• I’m a big fan of this one since it’s kind of the golden mean between paying just for the service and relying entirely on people to be nice. You’ll be sharing an apartment with a host and can get a real insight into the local life. It’s on Airbnb that I got to hear the most amazing stories I wouldn’t have the chance to come across otherwise. Moreover, it’s sometimes way cheaper than Booking.com. Another plus is that in many cases you get a full refund if you cancel before a certain point of time. The downside is, though, that the host can also reject your visit at any time, and you’ll have to rebook. It happened to me just once, but make sure you select your hosts carefully.

Booking.com

  • If you love your private space – this one is for you. You most surely will get what you pay for. There’s usually a lot of options to choose from, so you may rest assured that you’ll find your perfect apartment with no need to share it with anybody. It’s better to book in advance to get a better deal and the reviews are quite helpful. There may be an option to choose breakfast for an extra cost – see for yourself. In some countries, such as Israel, it’s a huge plus since the food there is quite expensive, but in, for example, Italy you most surely can eat out a lot at most exquisite cafés – no need to bother with a hotel breakfast. One thing to remember, though – never book a transfer from the airport with your host – you’ll be overpaying.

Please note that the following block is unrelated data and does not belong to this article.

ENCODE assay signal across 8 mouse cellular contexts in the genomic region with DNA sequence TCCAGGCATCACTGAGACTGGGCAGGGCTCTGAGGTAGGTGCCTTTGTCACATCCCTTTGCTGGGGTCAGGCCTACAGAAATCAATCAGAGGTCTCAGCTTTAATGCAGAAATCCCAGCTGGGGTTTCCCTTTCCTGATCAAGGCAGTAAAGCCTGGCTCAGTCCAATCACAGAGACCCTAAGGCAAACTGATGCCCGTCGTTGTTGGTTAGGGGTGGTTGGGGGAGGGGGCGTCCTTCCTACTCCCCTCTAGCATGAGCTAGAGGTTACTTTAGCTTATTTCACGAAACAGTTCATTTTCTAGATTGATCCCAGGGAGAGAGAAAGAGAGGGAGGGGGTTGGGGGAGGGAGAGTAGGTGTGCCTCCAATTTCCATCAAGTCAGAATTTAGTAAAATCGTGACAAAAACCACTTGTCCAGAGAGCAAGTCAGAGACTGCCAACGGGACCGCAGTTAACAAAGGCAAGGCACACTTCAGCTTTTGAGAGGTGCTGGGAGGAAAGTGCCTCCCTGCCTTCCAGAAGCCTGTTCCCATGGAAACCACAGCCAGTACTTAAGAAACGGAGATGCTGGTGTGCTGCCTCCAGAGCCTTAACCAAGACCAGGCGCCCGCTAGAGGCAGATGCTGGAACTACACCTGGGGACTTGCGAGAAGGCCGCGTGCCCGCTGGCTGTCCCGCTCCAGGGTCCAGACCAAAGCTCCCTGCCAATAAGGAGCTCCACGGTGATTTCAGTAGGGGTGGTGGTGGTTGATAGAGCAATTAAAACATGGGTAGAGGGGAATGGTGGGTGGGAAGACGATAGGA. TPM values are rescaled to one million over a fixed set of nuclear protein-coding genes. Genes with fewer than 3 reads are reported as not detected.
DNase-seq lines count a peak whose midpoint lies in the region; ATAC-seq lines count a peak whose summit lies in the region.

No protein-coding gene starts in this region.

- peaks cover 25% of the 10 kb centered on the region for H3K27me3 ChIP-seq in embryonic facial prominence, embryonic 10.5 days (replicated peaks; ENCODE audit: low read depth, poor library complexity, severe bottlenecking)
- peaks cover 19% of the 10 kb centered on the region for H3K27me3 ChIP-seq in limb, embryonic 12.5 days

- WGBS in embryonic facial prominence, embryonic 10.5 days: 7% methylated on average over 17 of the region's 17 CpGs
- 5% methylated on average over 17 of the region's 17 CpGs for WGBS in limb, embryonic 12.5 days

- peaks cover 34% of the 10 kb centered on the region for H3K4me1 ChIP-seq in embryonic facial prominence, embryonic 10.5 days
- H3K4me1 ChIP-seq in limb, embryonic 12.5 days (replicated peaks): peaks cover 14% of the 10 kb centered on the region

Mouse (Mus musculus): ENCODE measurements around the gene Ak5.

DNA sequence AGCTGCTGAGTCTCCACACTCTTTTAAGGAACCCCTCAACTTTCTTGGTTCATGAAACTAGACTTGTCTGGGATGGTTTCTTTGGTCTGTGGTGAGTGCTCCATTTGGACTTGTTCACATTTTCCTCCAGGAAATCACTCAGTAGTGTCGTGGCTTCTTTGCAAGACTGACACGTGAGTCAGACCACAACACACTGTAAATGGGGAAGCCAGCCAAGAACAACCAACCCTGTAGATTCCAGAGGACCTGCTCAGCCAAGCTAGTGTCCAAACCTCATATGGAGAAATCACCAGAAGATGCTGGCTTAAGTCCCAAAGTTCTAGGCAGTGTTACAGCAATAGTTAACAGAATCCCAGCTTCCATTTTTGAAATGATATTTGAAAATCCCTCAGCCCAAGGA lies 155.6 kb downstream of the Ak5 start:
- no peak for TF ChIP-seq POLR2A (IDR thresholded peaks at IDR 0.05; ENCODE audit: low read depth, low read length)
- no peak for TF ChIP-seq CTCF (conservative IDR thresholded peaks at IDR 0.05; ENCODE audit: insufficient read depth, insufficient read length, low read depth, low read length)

Hostelworld.com

  • It’s similar to the previous option but is dedicated to those looking for budget options. You can, in fact, find the same accommodation on both Booking.com and Hostelworld.com, but the prices will be lower on the latter one. So one more time, check at least a few websites before you actually book.

Couchsurfing

  • The experience with this one can be the trickiest but at the same time the most remarkable and indeed memorable. You ask people to host you for a couple of days in exchange for…just your amazing personality and some old good stories. You have to fill in the information to have a full profile so that people could actually trust you’re a real person, but even then, many won’t be accepting your requests for numerous reasons. It’s good for spontaneous kind of travel, but may be problematic if you love planning ahead. The trick is to send a request just before your arrival (1-2 days ahead) and mention that you have no other option where to stay – my host once admitted this was the only reason he agreed to have us 🙂  You don’t have to become a host yourself to be able to use this platform, but you always can.

how to plan the best accommodation for your trip

Travel Planning: WHAT’S WITH THE BUDGET?

You may have noticed flight prices skyrocketed right before the outbreak when a lot of people were trying to get home. However, the airlines have to get their carriers up and flying again, so with a good amount of patience or with Aiwander help you’ll be able to find decently priced routes. Check out the video by Brock who hacked the Airwander flight search to get the cheapest (and most convenient!) flights possible. Apart from the flight tickets, there’s a bunch of things you would want to know the price of before heading out into the unknown.